Volume 119, Issue 10, October 2022
Inferentialism, Conventionalism, and A Posteriori Necessity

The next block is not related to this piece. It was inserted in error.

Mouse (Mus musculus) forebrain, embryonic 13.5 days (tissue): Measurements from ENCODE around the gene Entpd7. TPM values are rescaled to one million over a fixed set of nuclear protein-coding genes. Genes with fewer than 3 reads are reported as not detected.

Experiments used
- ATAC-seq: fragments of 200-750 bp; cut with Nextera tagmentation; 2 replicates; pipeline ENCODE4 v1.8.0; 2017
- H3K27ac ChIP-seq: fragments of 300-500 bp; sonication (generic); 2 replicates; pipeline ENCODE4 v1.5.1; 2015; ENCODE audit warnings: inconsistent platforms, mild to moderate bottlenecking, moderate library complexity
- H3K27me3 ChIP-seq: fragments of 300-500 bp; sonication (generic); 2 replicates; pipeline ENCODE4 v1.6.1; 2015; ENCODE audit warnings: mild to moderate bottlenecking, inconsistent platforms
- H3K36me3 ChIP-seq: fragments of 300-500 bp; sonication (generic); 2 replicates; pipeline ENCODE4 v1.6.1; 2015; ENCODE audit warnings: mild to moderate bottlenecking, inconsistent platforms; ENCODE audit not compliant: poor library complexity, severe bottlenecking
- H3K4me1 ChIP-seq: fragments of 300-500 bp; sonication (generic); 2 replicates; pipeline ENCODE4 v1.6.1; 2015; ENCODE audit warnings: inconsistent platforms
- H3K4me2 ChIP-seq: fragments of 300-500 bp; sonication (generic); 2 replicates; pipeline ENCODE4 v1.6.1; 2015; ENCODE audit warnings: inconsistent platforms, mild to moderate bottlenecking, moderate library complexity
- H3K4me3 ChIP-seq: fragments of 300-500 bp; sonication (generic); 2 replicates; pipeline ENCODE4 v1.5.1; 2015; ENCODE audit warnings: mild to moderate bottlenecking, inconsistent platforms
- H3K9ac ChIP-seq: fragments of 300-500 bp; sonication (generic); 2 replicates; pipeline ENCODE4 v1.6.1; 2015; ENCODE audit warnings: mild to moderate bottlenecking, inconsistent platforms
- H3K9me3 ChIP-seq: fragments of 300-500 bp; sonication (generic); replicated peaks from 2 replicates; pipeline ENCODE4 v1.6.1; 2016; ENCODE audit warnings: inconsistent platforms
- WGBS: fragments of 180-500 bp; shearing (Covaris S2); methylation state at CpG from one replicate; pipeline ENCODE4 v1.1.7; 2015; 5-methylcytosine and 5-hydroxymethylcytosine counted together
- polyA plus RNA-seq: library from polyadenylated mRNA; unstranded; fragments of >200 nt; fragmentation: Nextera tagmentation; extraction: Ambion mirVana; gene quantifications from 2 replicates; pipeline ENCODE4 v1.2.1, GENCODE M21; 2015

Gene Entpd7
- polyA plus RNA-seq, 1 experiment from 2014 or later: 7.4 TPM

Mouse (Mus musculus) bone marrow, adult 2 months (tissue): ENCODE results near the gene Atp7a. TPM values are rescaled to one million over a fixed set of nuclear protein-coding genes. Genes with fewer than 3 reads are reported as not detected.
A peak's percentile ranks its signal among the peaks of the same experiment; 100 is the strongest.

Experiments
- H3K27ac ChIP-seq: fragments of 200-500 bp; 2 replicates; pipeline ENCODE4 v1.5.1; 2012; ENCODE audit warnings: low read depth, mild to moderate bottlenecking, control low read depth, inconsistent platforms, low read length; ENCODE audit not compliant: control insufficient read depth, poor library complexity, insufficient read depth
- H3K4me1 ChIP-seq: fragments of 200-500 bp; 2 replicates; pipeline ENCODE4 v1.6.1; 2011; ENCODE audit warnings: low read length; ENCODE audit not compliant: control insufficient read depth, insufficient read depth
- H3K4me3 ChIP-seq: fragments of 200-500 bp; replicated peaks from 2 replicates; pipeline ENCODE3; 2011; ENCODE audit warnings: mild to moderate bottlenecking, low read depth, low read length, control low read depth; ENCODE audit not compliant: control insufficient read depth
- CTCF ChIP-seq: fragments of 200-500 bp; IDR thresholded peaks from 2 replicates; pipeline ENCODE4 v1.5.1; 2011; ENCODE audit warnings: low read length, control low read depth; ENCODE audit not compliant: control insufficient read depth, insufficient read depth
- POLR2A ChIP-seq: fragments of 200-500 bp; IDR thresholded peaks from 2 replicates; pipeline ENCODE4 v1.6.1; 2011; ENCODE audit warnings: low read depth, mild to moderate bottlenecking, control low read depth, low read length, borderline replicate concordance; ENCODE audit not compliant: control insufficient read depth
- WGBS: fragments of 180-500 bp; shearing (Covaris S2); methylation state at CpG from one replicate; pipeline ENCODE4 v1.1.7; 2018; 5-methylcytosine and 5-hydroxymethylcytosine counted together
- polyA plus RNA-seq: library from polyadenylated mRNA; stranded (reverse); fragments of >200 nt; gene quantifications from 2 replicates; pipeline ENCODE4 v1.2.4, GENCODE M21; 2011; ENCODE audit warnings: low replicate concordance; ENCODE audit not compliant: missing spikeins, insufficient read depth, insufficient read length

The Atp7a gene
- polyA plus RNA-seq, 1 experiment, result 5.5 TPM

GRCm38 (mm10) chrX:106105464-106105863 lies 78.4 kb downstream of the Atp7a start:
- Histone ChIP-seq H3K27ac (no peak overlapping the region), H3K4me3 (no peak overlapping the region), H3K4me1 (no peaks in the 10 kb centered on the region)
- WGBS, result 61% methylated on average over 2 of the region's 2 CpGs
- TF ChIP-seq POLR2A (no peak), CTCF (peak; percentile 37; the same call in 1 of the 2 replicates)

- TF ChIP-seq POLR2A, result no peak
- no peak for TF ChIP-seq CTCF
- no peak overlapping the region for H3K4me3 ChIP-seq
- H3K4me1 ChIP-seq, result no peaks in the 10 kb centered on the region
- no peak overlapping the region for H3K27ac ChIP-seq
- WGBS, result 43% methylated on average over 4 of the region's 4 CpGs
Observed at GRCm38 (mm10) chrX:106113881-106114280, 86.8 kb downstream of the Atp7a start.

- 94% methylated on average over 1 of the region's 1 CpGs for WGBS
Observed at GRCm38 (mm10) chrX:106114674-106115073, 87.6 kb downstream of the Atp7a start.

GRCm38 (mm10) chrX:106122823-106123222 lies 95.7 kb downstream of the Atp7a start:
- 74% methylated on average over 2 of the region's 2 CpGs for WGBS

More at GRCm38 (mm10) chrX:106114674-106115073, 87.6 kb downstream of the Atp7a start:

In the mid twentieth century, logical positivists and many other philosophers endorsed a simple equation: something was necessary just in case it was analytic just in case it was a priori. Kripke’s examples of a posteriori necessary truths showed that the simple equation is false. But while positivist-style inferentialist approaches to logic and mathematics remain popular, there is no inferentialist account of necessity a posteriori. I give such an account. This sounds like an anti-Kripkean project, but it is not. Some of Kripke’s remarks even suggest this kind of approach. This inferentialist approach reinstates neither the simple equation nor pure conventionalism about necessity a posteriori. But it does lead to something near enough, a type of impure conventionalism. In recent years, metaphysically heavyweight approaches to modality have been popular, while other approaches have lagged behind. The inferentialist, impure conventionalist theory of necessity I describe aims to provide a metaphysically lightweight option in modal metaphysics.